2.
Measurement Process Characterization
2.6. Case studies 2.6.1. Gauge study of resistivity probes


View of Dataplot macros for this case study  This page allows you to repeat the analysis outlined in the case study description on the previous page using Dataplot . It is required that you have already downloaded and installed Dataplot and configured your browser. to run Dataplot. Output from each analysis step below will be displayed in one or more of the Dataplot windows. The four main windows are the Output Window, the Graphics window, the Command History window, and the data sheet window. Across the top of the main windows there are menus for executing Dataplot commands. Across the bottom is a command entry window where commands can be typed in. 


Click on the links below to start Dataplot and run this case study yourself. Each step may use results from previous steps, so please be patient. Wait until the software verifies that the current step is complete before clicking on the next step.  The links in this column will connect you with more detailed information about each analysis step from the case study description. 
Graphical analyses of variability Graphs to test for: 
1. and 2. Interpretation: The plots verify that, for both runs, the repeatability of probe #2362 is not dependent on wafers or days, although the standard deviations on days D, E, and F of run 2 are larger in some instances than for the other days. 3. and 4. Interpretation: Probe #2362 appears as #5 in the plots which show that, for both runs, the precision of this probe is better than for the other probes. 5. Interpretation: There is a separate plot for each wafer. The points on the left side of each plot are averages at the wafer center plotted over 5 days; the points on the right are the same measurements repeated after one month to check on the stability of the measurement process. The plots show daytoday variability as well as slight variability from runtorun.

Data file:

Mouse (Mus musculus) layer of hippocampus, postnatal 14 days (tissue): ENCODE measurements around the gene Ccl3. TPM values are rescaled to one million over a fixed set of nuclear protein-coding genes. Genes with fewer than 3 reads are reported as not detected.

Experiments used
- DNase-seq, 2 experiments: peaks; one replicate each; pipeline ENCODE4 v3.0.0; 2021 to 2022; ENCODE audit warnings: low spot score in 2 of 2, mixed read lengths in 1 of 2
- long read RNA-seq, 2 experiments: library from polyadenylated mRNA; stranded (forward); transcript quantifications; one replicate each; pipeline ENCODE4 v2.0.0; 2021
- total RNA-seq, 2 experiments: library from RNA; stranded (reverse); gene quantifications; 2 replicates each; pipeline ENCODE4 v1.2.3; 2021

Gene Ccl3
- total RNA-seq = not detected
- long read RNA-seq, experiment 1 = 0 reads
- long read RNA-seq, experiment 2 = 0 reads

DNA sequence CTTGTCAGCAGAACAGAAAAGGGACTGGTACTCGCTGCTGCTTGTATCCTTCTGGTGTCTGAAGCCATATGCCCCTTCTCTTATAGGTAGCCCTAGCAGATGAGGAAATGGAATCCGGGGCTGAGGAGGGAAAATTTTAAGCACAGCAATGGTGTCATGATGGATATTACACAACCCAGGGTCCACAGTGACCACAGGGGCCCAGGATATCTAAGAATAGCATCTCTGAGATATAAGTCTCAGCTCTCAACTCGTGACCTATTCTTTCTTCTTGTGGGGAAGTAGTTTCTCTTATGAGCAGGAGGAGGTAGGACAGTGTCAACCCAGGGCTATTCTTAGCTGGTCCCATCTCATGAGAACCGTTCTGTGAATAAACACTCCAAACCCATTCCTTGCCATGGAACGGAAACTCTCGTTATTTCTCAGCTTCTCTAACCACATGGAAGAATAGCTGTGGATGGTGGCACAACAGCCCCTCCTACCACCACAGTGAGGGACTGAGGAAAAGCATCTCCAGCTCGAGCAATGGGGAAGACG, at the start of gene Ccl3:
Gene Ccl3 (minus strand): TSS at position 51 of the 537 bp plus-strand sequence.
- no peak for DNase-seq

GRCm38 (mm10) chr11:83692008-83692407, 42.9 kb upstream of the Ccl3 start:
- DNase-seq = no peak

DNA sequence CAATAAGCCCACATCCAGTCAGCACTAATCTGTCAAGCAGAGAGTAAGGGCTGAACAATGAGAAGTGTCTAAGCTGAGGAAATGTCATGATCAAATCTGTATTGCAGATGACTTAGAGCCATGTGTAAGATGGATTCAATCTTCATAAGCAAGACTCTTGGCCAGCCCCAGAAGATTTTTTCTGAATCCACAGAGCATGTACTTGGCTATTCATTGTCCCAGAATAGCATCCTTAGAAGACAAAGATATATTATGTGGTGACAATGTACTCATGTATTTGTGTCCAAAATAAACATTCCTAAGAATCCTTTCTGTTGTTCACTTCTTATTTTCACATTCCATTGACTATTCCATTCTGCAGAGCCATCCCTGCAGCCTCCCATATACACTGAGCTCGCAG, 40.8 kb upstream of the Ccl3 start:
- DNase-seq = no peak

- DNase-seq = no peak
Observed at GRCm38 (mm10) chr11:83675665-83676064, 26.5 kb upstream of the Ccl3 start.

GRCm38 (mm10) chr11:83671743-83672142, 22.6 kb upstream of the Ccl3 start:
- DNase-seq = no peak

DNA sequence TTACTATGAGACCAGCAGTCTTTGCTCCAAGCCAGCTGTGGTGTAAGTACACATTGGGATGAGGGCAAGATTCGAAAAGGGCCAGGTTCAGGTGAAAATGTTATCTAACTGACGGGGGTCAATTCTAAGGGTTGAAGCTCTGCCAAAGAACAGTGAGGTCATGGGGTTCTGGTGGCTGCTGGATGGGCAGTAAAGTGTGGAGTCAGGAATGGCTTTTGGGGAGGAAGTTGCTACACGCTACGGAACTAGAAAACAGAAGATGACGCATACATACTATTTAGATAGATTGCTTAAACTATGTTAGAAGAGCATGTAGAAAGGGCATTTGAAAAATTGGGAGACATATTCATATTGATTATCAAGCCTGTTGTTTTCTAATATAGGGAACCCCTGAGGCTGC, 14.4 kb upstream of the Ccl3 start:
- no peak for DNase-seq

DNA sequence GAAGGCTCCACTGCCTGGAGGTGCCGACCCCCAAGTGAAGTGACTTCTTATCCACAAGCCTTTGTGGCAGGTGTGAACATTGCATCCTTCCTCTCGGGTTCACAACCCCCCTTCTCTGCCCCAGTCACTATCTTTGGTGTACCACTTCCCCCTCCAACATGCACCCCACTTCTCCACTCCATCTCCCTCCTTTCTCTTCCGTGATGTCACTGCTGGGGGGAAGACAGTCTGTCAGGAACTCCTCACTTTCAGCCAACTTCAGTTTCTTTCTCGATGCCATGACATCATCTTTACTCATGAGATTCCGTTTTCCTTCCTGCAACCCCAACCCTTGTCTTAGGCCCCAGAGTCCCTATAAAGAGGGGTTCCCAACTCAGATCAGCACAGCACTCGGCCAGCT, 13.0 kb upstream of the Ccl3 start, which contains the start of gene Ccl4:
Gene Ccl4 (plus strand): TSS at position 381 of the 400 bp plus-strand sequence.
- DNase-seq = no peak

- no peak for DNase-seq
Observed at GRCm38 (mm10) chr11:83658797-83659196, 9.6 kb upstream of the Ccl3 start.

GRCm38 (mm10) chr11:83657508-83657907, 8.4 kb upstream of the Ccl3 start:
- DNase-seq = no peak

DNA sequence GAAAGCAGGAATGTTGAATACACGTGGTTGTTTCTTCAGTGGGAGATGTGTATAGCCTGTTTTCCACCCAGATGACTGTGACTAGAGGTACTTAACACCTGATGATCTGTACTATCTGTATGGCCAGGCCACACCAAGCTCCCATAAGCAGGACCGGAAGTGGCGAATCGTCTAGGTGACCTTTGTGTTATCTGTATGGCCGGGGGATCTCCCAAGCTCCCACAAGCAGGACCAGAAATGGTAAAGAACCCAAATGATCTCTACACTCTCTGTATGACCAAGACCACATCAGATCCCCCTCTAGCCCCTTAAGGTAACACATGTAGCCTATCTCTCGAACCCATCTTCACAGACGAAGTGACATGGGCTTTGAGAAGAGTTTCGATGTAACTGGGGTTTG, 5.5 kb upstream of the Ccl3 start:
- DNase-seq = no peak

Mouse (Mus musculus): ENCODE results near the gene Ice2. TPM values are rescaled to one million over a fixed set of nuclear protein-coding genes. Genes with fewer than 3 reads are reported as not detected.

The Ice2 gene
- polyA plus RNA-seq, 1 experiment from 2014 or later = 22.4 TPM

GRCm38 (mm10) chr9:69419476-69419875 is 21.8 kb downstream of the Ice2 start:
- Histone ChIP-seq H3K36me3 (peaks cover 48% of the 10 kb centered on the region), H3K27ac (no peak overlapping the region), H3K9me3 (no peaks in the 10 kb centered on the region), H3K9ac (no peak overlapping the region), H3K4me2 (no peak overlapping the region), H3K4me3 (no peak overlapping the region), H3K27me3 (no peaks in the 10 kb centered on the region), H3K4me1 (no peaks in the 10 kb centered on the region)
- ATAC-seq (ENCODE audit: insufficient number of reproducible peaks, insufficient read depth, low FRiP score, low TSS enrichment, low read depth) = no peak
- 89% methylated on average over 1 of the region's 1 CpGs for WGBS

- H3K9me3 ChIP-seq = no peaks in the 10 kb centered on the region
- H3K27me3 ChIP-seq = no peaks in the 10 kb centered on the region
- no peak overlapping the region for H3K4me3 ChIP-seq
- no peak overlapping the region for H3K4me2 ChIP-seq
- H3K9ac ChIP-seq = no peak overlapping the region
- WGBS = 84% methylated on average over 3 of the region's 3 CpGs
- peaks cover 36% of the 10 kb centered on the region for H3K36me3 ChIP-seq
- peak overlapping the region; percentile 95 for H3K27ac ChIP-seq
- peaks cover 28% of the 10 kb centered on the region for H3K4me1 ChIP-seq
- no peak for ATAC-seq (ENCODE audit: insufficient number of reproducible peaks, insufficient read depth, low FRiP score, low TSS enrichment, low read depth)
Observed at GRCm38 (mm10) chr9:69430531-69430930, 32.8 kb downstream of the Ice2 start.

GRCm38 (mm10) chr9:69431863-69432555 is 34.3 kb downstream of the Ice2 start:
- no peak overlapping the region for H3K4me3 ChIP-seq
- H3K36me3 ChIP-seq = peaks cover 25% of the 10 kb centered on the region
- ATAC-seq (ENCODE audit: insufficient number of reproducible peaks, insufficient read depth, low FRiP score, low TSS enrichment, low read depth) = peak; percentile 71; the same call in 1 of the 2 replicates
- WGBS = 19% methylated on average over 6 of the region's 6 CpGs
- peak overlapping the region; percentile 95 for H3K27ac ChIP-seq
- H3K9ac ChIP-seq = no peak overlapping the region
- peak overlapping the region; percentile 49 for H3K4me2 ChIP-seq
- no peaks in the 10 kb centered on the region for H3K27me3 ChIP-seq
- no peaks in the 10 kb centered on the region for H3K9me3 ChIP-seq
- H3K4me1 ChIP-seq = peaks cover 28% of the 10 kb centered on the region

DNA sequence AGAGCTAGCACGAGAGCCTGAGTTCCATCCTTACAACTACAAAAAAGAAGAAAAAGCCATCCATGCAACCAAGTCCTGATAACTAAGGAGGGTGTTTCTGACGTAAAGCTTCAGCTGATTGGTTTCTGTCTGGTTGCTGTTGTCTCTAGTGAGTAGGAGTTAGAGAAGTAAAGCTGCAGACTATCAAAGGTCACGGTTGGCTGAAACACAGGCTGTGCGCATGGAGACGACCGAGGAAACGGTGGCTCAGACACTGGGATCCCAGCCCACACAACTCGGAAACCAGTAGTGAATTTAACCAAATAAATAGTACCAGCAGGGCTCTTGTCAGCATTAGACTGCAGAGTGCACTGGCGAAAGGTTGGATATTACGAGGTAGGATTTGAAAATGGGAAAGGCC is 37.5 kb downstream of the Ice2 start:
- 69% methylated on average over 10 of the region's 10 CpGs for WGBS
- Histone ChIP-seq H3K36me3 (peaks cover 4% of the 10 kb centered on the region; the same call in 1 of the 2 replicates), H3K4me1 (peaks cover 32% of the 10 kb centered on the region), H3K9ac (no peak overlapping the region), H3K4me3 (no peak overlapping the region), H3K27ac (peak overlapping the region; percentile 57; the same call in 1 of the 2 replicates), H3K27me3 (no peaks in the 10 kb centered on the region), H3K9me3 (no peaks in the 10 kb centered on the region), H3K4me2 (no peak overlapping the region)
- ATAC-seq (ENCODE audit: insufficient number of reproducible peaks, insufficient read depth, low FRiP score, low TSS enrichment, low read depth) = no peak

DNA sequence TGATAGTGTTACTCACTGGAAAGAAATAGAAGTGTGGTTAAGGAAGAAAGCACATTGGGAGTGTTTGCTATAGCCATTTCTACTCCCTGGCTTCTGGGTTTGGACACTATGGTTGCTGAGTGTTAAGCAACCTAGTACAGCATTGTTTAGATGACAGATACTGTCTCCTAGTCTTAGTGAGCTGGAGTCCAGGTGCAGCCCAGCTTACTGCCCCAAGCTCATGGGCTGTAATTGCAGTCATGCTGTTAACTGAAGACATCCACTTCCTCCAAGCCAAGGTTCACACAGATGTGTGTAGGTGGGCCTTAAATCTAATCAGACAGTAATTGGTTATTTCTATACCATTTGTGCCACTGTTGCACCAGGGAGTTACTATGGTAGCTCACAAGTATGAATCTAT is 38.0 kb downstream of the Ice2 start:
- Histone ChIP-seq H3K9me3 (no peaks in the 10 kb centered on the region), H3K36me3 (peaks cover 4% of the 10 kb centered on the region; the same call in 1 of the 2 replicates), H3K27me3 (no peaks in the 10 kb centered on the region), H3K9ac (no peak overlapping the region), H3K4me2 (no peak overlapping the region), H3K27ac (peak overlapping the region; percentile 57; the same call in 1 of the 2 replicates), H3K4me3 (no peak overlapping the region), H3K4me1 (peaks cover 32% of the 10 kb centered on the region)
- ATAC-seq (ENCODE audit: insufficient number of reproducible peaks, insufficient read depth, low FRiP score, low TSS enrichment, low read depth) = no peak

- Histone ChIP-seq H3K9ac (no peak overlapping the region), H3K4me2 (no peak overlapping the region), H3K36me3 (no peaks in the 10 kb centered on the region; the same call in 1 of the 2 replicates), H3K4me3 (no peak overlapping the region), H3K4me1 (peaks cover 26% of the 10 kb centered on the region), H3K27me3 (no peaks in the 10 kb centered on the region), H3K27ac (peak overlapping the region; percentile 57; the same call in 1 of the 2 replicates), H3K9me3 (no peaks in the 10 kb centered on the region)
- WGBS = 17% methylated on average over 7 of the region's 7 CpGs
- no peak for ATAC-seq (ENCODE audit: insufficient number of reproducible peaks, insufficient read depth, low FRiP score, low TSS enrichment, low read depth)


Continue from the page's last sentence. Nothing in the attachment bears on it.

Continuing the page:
Table of estimates for probe #2362

1., 2. and 3.: Interpretation: The repeatability of the gauge (level1 standard deviation) dominates the imprecision associated with measurements and days and runs are less important contributors. Of course, even if the gauge has high precision, biases may contribute substantially to the uncertainty of measurement. 
Bias estimates  1. and 2. Interpretation: The graphs show the relative biases among the 5 probes. For each wafer, differences from the wafer average by probe are plotted versus wafer number. The graphs verify that probe #2362 (coded as 5) is biased low relative to the other probes. The bias shows up more strongly after the probes have been in use (run 2).